Dianthus ‘Lionheart’ –
Old fashioned blooms filigreed with silver
Dianthus ‘Lionheart’ blooms are beautifully laced and filigreed with silver and pink, on velvety crimson backgrounds. The single fringed blooms sit 15cm. above the tight foliage mat, looking right up at you and wafting the most delicious scent.
‘Lionheart’ is a prolific bloomer through late spring and summer, then repeats in autumn.
Improved blooming has been created because it is a new cultivar, but retaining all the charm of the old “Picotees”.
Rich sweet perfume
‘Lionheart’ is richly endowed with sweet perfume.
So a posy of Lionhearts in a small vase can scent the whole room.
Blooming begins in mid spring and continues through to mid summer.
Hardy groundcover of silver
A flat mat of silver-grey foliage shows off the delightfully coloured and marked flowers to great advantage.
Everything about the plant is neat and compact all year round, because it forms a tight cushion to a width of approx. 40cm.
Where to use in the garden
‘Lionheart’ is excellent in decorative pots. Because the silver foliage mat is so attractive all year round, the superbly scented flowers become your bonus special treat.
Plant ‘Lionheart’ beside a sunny path because of the wonderful perfume and colour. Likewise multiple plants make such a neat and pleasurable garden front edge or groundcover. It is particularly lovely covering the ground around roses.
Hardy, easy & water-wise
If you plant in a Full Sun position, and make sure the soil is well drained, then complete success will be yours.
Drainage can be improved by raising the bed or planting mound, and extra gravel can be mixed into heavier soils to improve the drainage.
A happy Dianthus is guaranteed by a dressing of lime in spring and autumn, unless you already garden on naturally alkaline, lime soils.
They are very hardy in summer drought periods, as well as frost; and bask in heat. So Dianthus are definitely water-wise choices for a dry hardy garden.
Generous bloomers on lean rations
Dianthus are perfectly suited to seaside garden, windy sites, rocky soil, gravel, sandy or poor soils, as these conditions mimic their native wild habitats.
Consequently most Dianthus prefer to be treated lean and mean and not overfed. Overfeeding will only cause lush foliage and lesser flowering, whereas we desire compact, neat, very silver foliage, and abundant flowering.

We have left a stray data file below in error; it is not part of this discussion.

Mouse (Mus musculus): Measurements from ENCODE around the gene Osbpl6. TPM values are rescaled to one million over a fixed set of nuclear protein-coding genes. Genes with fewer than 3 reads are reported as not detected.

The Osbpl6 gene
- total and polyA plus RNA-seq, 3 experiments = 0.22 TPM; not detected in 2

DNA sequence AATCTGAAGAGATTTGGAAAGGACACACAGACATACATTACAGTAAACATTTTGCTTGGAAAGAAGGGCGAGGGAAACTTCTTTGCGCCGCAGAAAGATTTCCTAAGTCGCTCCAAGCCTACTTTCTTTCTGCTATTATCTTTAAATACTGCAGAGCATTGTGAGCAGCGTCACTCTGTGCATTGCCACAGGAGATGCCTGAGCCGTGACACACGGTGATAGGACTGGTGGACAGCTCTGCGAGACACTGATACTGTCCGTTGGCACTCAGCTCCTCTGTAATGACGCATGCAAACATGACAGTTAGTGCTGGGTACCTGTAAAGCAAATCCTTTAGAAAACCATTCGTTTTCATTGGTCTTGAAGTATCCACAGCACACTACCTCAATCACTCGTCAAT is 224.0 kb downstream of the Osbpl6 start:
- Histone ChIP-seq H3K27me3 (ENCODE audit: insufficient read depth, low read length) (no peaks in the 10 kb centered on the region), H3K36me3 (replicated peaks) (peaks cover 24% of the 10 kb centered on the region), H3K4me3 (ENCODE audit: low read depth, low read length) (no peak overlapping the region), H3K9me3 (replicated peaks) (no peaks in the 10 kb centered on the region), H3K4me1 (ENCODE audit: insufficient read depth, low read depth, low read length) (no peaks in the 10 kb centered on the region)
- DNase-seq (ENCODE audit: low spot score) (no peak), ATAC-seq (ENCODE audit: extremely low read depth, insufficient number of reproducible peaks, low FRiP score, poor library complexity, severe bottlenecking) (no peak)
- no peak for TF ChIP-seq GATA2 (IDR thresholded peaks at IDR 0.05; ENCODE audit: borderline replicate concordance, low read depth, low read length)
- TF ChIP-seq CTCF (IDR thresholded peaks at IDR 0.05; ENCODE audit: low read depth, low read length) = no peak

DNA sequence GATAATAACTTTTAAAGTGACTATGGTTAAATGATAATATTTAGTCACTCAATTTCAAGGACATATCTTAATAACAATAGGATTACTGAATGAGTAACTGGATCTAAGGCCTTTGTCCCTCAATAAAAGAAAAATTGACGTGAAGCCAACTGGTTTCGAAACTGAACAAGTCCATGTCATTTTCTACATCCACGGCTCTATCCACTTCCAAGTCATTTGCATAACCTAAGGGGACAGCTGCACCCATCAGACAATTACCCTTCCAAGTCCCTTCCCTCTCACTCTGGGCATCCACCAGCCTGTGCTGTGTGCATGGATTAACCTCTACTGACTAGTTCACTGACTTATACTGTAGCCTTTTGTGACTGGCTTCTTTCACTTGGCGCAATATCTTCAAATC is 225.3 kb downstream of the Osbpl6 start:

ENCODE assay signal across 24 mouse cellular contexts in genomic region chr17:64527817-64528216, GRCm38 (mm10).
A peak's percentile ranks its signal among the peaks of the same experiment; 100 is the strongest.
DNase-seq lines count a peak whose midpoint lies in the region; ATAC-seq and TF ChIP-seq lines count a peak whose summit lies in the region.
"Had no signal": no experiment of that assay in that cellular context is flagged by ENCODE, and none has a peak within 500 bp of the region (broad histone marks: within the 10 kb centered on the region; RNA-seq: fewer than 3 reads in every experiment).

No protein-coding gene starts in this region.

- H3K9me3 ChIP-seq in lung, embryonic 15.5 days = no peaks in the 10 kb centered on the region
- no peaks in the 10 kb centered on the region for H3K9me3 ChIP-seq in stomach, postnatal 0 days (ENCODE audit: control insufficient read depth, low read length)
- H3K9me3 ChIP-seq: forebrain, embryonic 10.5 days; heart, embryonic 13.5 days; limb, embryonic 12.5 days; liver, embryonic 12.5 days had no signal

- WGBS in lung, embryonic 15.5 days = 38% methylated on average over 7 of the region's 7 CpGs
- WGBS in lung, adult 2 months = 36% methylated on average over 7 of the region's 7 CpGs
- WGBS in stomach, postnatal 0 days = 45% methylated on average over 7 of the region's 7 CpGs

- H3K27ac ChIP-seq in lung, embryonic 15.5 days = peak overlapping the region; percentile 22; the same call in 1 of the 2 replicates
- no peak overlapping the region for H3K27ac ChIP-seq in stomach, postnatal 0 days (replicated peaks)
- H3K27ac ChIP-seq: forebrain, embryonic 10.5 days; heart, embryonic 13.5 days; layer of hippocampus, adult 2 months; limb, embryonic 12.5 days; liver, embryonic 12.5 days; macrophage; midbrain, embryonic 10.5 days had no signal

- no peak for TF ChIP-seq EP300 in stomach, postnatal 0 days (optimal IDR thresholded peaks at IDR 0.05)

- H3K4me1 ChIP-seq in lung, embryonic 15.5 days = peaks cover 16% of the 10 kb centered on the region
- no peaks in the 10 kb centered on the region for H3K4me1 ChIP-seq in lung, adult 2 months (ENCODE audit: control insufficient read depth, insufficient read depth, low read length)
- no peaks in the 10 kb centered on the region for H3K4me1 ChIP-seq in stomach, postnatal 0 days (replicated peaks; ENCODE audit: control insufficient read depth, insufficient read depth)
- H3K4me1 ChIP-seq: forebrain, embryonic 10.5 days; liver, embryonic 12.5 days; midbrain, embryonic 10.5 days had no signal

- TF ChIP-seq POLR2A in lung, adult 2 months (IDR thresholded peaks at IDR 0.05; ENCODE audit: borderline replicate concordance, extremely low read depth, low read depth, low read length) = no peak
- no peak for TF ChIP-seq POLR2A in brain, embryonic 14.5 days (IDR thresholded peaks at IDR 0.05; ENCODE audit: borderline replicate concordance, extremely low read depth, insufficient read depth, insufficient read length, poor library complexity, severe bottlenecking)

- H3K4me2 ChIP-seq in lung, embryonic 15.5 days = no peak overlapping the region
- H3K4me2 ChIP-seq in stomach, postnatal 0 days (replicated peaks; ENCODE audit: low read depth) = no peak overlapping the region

Waterlogging will kill them stone dead, so do make sure they are well drained.
Perhaps a light trim after flowering, if you wish to tidy up, is the only maintenance.
Clove scented petals are deliciously edible and so can be used as a garnish in salads, for flavoring fruit salads, and candied for sweet treats.
You can also use petals to make jams, jellies and cordials, in the same way rose petals are used.
For culinary purposes Dianthus petals should be pulled from the calyx and the bitter white piece at the base of the petal cut off.
Dried petals an essential perfume ingredient for potpourri and scented sachets
– Height with flowers: 15cm. approx. in flower. The silver foliage mat hugs the ground.
– Width: Foliage mound is 40cm. diameter approx..
– Position: Full Sun.
– Soil: Perfectly suited to seaside gardens, windy sites, rocky soil, gravel, sandy or poor soils.
– Fragrance: Superb. Sweet and spicy.
– Frost: Very hardy even in hard frosts.
– Growth: Evergreen (or in this case ever-silver) perennial mat.
– Beneficial for wildlife: Bees and butterflies are drawn to the flowers like magnets.
– Care: Very easy to grow, and little to no maintenance required.
– Deer & Rabbit resistant: Rabbits and deer are not particularly attracted to them thank heavens. I might become murderous if they ate mine.
– Origin: The name Dianthus means “flower of the gods”, from the Greek words dios for “god” and anthos for “flower”.
– Traditional usage: Poor quality beers and wine were flavoured (or disguised) by the addition of perfumed Dianthus petals in former times. Dianthus have also been used over many centuries for traditional herbal medicine in both European and Chinese cultures.